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Balaganda 1900-70

Gold | RCIN 70073

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  • A balaganda: a collection of Brazilian gold and enamelled trinkets or 'charm' ornaments held together by a gold ring (penca) with a crown on the loop and a chain for attaching to a belt. In a square box with a hinged lid covered in red suede and lined in red silk. Stamped with the Brazilian crest. With an accompanying letter.

    The pieces include an articulating fish, tambourine, sandal, a scarab tooth (a symbol of love, since when ground to powder scarab tooth acts as an aphrodisiac), an ivory horn (a charm for good luck), a pomegranate and other fruits (indicating a desire for abundant food) and a half coconut shell of the kind used as a dipper to take water from wells.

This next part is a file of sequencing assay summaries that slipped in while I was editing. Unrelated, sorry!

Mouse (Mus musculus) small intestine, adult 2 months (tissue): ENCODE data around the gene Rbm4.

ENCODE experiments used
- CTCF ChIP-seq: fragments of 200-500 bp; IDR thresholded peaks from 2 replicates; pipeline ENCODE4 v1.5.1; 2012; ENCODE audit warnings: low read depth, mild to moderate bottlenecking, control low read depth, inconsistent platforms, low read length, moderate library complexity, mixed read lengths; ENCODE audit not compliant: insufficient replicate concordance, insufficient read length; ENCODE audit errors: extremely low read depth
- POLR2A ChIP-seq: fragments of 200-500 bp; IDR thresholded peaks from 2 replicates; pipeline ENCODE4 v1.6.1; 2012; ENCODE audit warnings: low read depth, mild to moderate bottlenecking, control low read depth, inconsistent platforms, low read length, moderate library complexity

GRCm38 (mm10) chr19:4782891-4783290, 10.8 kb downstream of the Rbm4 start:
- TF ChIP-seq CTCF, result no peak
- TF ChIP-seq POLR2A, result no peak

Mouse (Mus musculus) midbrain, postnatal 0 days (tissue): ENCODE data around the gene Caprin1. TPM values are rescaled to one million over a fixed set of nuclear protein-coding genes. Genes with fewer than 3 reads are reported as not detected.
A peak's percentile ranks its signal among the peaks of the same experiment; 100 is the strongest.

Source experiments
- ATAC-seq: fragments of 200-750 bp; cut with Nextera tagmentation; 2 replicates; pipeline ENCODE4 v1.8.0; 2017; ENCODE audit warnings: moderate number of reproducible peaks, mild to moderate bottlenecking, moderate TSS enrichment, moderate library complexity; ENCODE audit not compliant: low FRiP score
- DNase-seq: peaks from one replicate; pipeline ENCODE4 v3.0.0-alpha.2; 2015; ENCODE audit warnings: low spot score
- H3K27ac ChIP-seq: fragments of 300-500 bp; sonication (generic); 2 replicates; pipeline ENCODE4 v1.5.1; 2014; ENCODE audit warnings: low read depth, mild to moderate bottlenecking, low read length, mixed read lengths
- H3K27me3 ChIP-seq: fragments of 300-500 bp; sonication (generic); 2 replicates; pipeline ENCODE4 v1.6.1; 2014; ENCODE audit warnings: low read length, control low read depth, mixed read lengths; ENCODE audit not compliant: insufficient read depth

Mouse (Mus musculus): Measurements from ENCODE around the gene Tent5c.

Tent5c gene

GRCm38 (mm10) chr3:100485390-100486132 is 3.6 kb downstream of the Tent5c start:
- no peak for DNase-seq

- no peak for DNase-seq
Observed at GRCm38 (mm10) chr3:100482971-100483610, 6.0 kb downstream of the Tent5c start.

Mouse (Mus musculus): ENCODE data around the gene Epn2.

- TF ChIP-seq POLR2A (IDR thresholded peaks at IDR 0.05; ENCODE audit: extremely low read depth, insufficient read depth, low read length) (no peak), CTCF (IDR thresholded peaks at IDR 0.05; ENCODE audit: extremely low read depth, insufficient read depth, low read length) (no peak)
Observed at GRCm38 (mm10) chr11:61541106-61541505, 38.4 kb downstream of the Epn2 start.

The penca is crowned by a starfish, one of the attributes of the Inca Water Goddess, and flanked by doves which represent the Holy Ghost.

    Balaganda were traditionally worn by Brazilian women on feast days and holy days. They incorporated trinkets from a variety of materials, such as gold, silver, coral, wood, iron and bone. Many of the forms represented had symbolic significance, and the balaganda as a whole might be worn as an amulet or spiritual defence, or as a love token.

    Presented to Queen Elizabeth II by President Artur da Costa e Silva of Brazil during her State Visit to Brazil, 5–11 November 1968.

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